Thigmotaxis is contact-oriented behavior of organisms (Resh and Cardé 2008 [eds.], Glossary. in Encyclopedia of Insects, Elsevier, 1073–1091.) that is associated with the movement toward or away from a mechanical stimulus (Hutchins et al. 2003 [eds.], Behavior. in Grzimek`s Animal Life Encyclopedia, Gale, Vol 1: 37–43. such as occurs in narrow spaces or borders. The terminology of thigmotaxis has been widely discussed (Lewis 1997, Thrips as crop pests. CAB International, Wallingford, 740 pp.; Hutchins et al. 2003), and includes other related phenomena, such as thigmokinesis as increased locomotion in response to changes in contact with immediate physical environment or orthokinesis and klinokinesis, connected with the rate and direction of locomotion in a crevice. This behavior is widespread even among Thysanoptera (Lewis 1973, Thrips, their biology, ecology and economic importance. Academic Press Inc., London, 349 pp.) in which each species chooses crevices with different sizes and suitable widths, sometimes varying between males and females (de Mallman 1964, Ann. Soc. Entomol. Fr. 133: 1–141). Thigmotaxis likely provides protection against inhospitable conditions, such as during hibernation in deeper layers of tree bark (Lewis 1997) or during aestivation in relatively more humid microhabitats, thereby avoiding desiccation (Kirk 1997. Feeding, pp. 19–41, In Lewis (ed.), CAB International, Wallingford, 749 p,).

The short communication herein reports our experience with applied consequences of thigmotactic behavior and ecology of the grain thrips, Limothrips cerealium Haliday (Thysanoptera: Thripidae). Thousands of these thrips invaded privately owned, accredited microbiological laboratories and chemical food-testing facilities in the Czech Republic in late June and early July of 2015 and 2016, although the thrips populations were lower in 2015 than in 2016.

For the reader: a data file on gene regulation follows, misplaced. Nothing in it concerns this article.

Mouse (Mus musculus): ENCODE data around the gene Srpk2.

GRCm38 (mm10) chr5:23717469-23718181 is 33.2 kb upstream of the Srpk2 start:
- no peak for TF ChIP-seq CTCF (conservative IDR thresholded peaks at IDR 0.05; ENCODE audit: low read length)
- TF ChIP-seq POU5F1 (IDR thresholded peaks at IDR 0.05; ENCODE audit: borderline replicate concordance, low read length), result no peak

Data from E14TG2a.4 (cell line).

Thrips, apparently originating from cereal crops on a nearby farm, were especially troublesome as they sought refuge in 600-μm-wide capillary tubes (Fig. 1) in capillary electrophoresis and atomic absorption spectroscopy laboratory equipment. Consequently, the capillary electrophoresis analyzer required service and the atomic absorption spectrometer had to be absolutely replaced with total cost of €56,000. Thrips were also found in the liquid as well as gas chromatography equipment, but no service was required. Furthermore, many specimens crawled under adhesive tapes, under covers of flasks containing reference materials and mobile phase fluids, and under monitors.

Fig. 1

Specimen of Limothrips cerealium inside a capillary tube.

Fig. 1

Specimen of Limothrips cerealium inside a capillary tube.

Close modal

Specimens were collected using a brush and placed in 70% ethyl alcohol. Representative specimens were mounted on slides using the methods of Mound and Kibby (1998, Preparatory techniques for identification. in Thysanoptera: An Identification Guide. CAB, Wallingford, 4–6.) and identified according to Zur Strassen (2003, Die terebranten Thysanopteren Europas. Goecke and Evers, Keltern, 277 pp.) as L. cerealium. Capillary tubes with the specimens of grain thrips were analyzed and photographed.